Epilogue: The Last Stand

On Monday morning Tanya and I get up at 0400. There is a slight breeze from the north but it is nothing to speak of. Today is the day. I run the generator for one last time to top off the batteries before we leave and to make coffee. Once that is done we move propane and the ramp dolly inside. The south door gets boarded and we move all of our gear outside and down to the ramp. The last thing out is the engine. It slips onto the inflatable without issue and starts right up. Finally the north board gets nailed on and the house is officially closed for the season. We move the boat down the ramp a ways and start loading it up.

The Georgia Madison is moving towards us from the north, the very bright crab lights visible from nearly Great Duck Island. He arrives right on time and Tanya and I are ready. The ramp is slick from the outgoing tide and it is no problem moving the boat down the ramp. I study the sea for a minute and pick a window. There is only very slight northerly chop here now. When the time is right we give a quick push and glide off the ramp into the cove. The boat is slightly bow-heavy. All of our gear is with us. Tanya takes a small spray from a wave over her head but nothing critical. The engine starts up and we move into the dark, headed for the light of the ‘Georgia Madison’. We arrive there and I’m in quiet disbelief that we actually made it this far. It has been a true journey.

We easily load our gear into the boat. I then take the outboard off and pass it to Chris. With that done the inflatable comes up over the rail and into the stern of the boat. For the first time in 39 days we move north away from Mount Desert Rock. We hope to be back in April but the winter project is decidedly now over. Leaving our home behind is bittersweet.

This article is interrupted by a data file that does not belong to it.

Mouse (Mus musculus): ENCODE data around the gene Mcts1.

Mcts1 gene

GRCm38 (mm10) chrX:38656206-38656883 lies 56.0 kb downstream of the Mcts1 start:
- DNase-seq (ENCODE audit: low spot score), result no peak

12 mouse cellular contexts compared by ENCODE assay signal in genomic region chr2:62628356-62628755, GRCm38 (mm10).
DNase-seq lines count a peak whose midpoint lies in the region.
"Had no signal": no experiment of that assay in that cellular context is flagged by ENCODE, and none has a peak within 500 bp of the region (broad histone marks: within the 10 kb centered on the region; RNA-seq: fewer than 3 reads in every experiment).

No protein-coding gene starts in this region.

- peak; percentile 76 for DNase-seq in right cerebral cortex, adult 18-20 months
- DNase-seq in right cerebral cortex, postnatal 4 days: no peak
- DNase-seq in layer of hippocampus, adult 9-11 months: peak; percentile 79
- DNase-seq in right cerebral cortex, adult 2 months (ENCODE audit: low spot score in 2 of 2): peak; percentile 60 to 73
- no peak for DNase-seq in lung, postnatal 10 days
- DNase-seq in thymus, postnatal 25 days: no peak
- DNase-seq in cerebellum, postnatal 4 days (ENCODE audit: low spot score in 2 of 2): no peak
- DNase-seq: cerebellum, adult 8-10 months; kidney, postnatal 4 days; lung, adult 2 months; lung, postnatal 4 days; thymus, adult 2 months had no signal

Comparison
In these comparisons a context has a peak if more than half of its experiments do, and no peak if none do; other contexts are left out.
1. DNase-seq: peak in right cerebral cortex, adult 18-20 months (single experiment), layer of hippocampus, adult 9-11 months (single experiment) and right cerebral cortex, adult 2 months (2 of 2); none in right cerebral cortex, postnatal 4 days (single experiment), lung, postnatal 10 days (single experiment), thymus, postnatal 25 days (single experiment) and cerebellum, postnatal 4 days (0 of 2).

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Epilogue: Relaxation

IMG_1152Over the next two days we really relax and enjoy the Rock. Saturday morning we notice the seals creeping up quite close to the house. Then the peregrine falcon shows up again. We being wondering if our presence has an effect on how the island is used by birds and seals, and if a quieter island equals higher diversity and greater presence. Tanya does one more seal count. This is  her largest count of the season with almost 450 seals; she also counts over a dozen seals with blood on their bodies. We also catch sight of both fully moulted and healthy seal pups: a nice bookend to our stay on the island.

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On Sunday afternoon I speak with Chris about a pick up on Monday. He agrees that weather looks okay and we make a plan. The tide is high at 0500, so we are going to shoot for a pre-dawn departure. Chris will arrive at 0530.

Tanya and I pack up the rock, this time for good. We board up windows, clean, take inventory, and pack our things. We wheel the outboard into the kitchen to heat up. I will leave the heater on overnight to keep it warm.

Two more bloody seals. Seal on left looks like a prop wound, on right like a bite.

Two more bloody seals. Seal on left looks like a prop wound, on right like a bite.

Harbor seals have wounds as well

Harbor seals have wounds as well